PEOPLE across Cumbria are being urged to talk about mental health and suicide to help save lives.

Cumbria Suicide Prevention leadership group wants to ensure anyone struggling is aware of the support available to stay mentally safe and well.

The multi-agency group has launched a new website - - to provide help and advice about mental wellbeing, support for anyone experiencing suicidal thoughts, and guidance for those bereaved by suicide.

Households across the county will also receive a booklet which includes advice and information about managing health and wellbeing during the Covid-19 outbreak, as well as advice on how to support others.

Superintendent Carl Patrick, of Cumbria Constabulary, said in these challenging times it is important to talk to those who might be struggling to help prevent anyone feeling they are alone and unable to cope.

"Suicide can affect anyone and we all can play our part to reduce the risk," he said.

"If you are concerned that someone is having suicidal thoughts then ask them directly, listen to what they have to say and get them help if it is needed.

"There is lots of information available from the Suicide Prevention Network and I would encourage people to visit this website should they need help.

"Speaking about mental health can be difficult for some people and often those in distress can find it challenging to open up. Therefore it is vital that we all look out for one another to help those seriously affected by mental health."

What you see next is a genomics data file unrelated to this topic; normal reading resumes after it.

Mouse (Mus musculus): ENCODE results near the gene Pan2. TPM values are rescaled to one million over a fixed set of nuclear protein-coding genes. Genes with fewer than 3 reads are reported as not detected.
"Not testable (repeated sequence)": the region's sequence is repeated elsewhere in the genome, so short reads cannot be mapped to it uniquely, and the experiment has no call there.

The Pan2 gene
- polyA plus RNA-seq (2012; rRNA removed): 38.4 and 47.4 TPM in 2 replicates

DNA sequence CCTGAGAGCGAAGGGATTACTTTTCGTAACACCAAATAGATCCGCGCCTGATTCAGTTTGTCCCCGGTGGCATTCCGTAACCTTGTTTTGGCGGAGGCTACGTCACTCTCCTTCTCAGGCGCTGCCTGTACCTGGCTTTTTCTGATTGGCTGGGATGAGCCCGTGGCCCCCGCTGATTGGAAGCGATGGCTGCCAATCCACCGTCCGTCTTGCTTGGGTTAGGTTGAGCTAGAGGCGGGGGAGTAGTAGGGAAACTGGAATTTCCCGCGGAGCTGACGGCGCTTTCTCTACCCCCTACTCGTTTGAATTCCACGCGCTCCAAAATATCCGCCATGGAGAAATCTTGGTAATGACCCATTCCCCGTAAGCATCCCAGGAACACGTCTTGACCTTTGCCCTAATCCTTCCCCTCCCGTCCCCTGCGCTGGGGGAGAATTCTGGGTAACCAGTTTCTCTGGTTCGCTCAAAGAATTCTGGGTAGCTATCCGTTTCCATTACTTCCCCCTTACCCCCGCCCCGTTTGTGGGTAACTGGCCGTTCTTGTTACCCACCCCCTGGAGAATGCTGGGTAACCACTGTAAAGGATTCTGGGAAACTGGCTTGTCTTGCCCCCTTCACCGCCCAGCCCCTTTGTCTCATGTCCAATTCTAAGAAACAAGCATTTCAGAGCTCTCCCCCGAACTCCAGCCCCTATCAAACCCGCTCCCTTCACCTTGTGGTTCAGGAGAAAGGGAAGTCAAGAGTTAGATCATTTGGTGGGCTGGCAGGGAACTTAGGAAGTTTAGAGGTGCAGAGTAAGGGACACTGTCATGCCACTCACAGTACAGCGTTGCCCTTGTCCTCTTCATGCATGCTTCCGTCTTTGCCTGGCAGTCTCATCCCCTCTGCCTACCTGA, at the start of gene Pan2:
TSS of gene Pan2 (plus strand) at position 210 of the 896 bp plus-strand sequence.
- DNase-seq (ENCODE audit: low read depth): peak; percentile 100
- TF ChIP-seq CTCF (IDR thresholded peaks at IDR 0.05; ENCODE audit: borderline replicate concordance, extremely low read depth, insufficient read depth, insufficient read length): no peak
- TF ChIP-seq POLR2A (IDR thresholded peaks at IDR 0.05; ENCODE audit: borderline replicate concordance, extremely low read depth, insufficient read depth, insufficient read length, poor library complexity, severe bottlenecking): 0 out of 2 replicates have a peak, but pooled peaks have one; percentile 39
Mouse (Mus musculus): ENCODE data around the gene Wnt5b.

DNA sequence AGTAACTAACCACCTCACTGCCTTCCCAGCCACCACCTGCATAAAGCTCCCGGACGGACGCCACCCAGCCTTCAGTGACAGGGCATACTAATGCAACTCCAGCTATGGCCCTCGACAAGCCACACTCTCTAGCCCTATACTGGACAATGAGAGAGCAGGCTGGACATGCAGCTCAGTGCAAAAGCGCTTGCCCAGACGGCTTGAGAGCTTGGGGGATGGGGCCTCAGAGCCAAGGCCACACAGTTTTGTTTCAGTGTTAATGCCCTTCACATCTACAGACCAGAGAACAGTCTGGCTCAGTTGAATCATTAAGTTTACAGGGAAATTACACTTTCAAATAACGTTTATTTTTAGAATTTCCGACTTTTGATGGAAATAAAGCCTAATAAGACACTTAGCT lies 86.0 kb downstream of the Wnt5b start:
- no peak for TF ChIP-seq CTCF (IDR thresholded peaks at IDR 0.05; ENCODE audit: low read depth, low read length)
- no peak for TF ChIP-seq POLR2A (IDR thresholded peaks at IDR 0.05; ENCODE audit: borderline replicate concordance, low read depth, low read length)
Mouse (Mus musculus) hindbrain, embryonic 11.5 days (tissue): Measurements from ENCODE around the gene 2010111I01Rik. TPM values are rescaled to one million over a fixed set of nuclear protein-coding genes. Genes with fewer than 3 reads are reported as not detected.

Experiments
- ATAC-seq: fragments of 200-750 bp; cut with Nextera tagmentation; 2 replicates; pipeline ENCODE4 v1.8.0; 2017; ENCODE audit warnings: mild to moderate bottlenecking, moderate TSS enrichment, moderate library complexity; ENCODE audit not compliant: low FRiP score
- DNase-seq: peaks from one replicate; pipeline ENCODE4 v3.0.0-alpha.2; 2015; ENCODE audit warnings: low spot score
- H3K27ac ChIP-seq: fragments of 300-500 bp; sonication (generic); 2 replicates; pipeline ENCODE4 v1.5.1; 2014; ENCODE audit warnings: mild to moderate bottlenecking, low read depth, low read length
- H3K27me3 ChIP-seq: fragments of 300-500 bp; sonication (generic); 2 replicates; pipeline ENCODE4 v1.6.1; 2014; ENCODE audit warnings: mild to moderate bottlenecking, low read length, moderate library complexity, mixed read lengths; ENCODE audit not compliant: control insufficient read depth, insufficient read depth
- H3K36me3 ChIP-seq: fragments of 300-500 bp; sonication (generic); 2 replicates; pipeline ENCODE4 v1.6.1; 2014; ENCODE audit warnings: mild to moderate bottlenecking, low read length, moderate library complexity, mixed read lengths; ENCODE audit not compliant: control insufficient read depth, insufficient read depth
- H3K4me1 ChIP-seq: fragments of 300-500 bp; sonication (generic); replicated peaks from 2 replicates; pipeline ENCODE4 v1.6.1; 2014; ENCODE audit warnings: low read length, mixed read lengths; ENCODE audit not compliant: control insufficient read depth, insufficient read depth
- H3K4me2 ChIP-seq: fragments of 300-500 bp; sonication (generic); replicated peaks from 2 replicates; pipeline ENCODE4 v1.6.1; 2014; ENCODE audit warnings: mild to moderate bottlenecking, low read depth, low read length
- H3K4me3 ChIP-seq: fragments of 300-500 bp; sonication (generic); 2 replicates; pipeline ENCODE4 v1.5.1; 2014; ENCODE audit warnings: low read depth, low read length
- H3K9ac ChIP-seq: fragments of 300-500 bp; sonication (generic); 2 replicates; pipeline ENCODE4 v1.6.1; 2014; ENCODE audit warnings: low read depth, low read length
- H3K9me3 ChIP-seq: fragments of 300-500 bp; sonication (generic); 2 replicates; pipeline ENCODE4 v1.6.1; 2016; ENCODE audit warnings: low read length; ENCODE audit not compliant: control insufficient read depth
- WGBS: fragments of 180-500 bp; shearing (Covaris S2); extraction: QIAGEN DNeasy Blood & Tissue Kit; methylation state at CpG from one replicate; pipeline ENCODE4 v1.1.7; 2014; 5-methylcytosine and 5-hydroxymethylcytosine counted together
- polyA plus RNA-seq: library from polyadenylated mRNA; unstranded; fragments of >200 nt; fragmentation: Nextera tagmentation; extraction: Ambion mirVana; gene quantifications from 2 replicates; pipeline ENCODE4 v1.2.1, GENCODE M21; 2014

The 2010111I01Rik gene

Chris Wood, of local charity Every Life Matters, which produced the Wellbeing and mental health during Covid-19 booklet, along with mental health specialists, said the current situation presents some big challenges to people’s mental health and wellbeing.

He said: "Many of our coping mechanisms, and activities that underpin our wellbeing, are no longer available and we need to be more thoughtful and creative about how we manage our stress, anxieties and mental health generally.

"We have written this booklet to give people practical information and guidance on what we can all do to cope emotionally during the crisis.”

Katherine McGleenan, North East and North Cumbria Suicide Prevention Lead added: “I have worked as a mental health nurse for over 30 years and have seen the devastating impact poor mental health can have on people’s lives.

"I have also seen how, with the right support, people can become mentally well again, even in difficult circumstances. We want people to know there is support available and to know how to access help if needed, and that they don’t need to cope alone.”

If you feel your mental health is deteriorating and you need to speak with someone contact the Samaritans on 116123. If someone’s life is at immediate risk please call 999.

Visit or for support.